# Can someone explain to me what a function arrow is?

1. Dec 31, 2011

### IntegrateMe

Can someone explain to me what a "function arrow" is?

In particular, what this may mean:

I = [a, b]
f : I --> R

I'm just trying to understand what the arrow means.

Or if we have R --> R what that would mean.

Thank you!

2. Jan 1, 2012

### JHamm

Re: Can someone explain to me what a "function arrow" is?

The thing to the left of the arrow is the domain of the map f and the thing to the right is the range.
As an example a map which returns the square of all real numbers would be
$$f: \mathbb{R} \longrightarrow \mathbb{R}$$
A map which multiplies natural numbers by $\frac{12}{7}$ would be
$$f: \mathbb{N} \longrightarrow \mathbb{R}$$
And a map which takes a number from 1 to 4 and returns a complex number would be
$$f: [1, 4] \longrightarrow \mathbb{R}^2$$

3. Jan 1, 2012

### DavidAlan

Re: Can someone explain to me what a "function arrow" is?

It is just notation. It means that the map entails some correspondence between sets. In English, the arrow points to the possible set of outputs of the map. If your map takes as its domain some set and "points" to the set of complex numbers, then your map is "complex valued," meaning that it takes inputs that are elements of the set at the beginning of the arrow, and outputs elements of the complex numbers (i.e. numbers of the form a+ib).

For example, if f: R^2 --> C is defined by f(x,y)=x+iy then f turns elements of R^2 into "high school" complex numbers.

4. Jan 4, 2012

### IntegrateMe

Re: Can someone explain to me what a "function arrow" is?

JHamm,

If we use the example of:

f: R --> R

You said that it would return the square of all real numbers. But wouldn't it just return all real numbers, since the range, which is to the right, is R? The second one which involves 12/7 is also confusing me. Can you, or anyone for that matter, please clarify this for me.

Thanks for the help, guys, greatly appreciated.

Edit: Is this how you're describing the function f? For example, could I have said that f(x) = x^3 so that f: R --> R would actually return the cube of all real numbers?

Last edited: Jan 4, 2012
5. Jan 4, 2012

### Deveno

Re: Can someone explain to me what a "function arrow" is?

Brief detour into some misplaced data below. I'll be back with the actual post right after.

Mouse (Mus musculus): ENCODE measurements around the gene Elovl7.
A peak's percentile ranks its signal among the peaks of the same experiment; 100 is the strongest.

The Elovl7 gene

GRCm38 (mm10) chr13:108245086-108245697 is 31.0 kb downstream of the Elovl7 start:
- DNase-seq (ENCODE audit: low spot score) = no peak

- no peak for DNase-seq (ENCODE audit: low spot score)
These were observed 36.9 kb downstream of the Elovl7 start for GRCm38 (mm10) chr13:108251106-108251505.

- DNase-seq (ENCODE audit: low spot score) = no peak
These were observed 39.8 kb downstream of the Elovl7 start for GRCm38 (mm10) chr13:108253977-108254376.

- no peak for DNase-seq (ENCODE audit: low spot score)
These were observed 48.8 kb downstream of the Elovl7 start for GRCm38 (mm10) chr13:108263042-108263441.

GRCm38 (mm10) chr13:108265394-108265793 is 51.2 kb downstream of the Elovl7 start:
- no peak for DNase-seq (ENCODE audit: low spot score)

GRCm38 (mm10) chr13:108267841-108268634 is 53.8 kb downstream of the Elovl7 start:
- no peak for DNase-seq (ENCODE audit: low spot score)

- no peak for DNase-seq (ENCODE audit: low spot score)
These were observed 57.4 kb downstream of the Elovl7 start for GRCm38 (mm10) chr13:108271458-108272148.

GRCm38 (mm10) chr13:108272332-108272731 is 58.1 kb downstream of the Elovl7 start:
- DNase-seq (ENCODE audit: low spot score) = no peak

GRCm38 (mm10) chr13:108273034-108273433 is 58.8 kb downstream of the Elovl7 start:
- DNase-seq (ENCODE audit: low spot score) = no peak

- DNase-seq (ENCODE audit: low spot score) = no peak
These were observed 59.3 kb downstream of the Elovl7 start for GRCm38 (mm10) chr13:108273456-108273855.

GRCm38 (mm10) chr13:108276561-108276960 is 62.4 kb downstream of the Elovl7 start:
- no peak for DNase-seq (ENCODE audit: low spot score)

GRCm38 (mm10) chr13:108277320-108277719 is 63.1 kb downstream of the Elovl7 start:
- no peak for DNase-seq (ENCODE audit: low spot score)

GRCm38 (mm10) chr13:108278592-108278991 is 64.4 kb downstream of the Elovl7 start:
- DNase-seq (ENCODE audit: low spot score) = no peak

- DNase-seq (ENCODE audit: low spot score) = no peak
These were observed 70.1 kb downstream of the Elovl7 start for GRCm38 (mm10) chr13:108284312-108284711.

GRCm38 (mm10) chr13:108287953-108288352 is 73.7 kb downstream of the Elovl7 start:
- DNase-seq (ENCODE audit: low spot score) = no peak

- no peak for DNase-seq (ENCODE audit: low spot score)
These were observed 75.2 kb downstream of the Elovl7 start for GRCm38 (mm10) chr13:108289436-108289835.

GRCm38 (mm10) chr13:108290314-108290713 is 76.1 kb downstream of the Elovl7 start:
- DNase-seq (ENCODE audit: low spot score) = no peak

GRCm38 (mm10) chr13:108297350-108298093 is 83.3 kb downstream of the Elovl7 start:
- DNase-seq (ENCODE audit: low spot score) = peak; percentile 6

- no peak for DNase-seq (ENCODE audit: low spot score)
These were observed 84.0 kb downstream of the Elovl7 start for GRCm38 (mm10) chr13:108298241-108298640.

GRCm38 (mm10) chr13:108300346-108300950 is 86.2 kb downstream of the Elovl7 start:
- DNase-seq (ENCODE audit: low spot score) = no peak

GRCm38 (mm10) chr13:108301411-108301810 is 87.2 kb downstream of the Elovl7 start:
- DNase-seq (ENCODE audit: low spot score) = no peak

the usual notation is:

$$f: A \to B$$

what is meant by this is:

for any element a in the set A, f(a) is defined, and is an element of the set B. B is called the "co-domain" of f, and is not to be confused with the "range" of f (or the image set), which is f(A). f(A) is always a subset of B, it may not be all of B itself.

for example, if we have:

$$f:\mathbb{R} \to \mathbb{R}, f(x) = x^2$$

then we are saying f (the "squaring function") is defined for every real number x, and that x2 is also a real number. as it turns out, x2 is always non-negative, so in this case, the range of f is considerably smaller than the co-domain.

in general, you can always make the domain (the set A) smaller (this is called a restriction), and the co-domain bigger. in calculus, it is common to choose the entire real numbers as the co-domain, rather than trying to figure out ahead of time what the actual range is. often, we are only concerned with the behavior of f on a particular kind of subset of R, an interval (usally denoted I, or [a,b] or (a,b) if we wish to specify whether the interval includes the boundary points).

often, A is called "the source (or start) set", and B the "target set" (and the arrow is suggestive of some kind of motion, or action, or transformation).

6. Jan 5, 2012

### JHamm

Re: Can someone explain to me what a "function arrow" is?

Exactly, the bit with the arrow doesn't tell you what the function really does, it just tells you the set of its domain and the set of its range.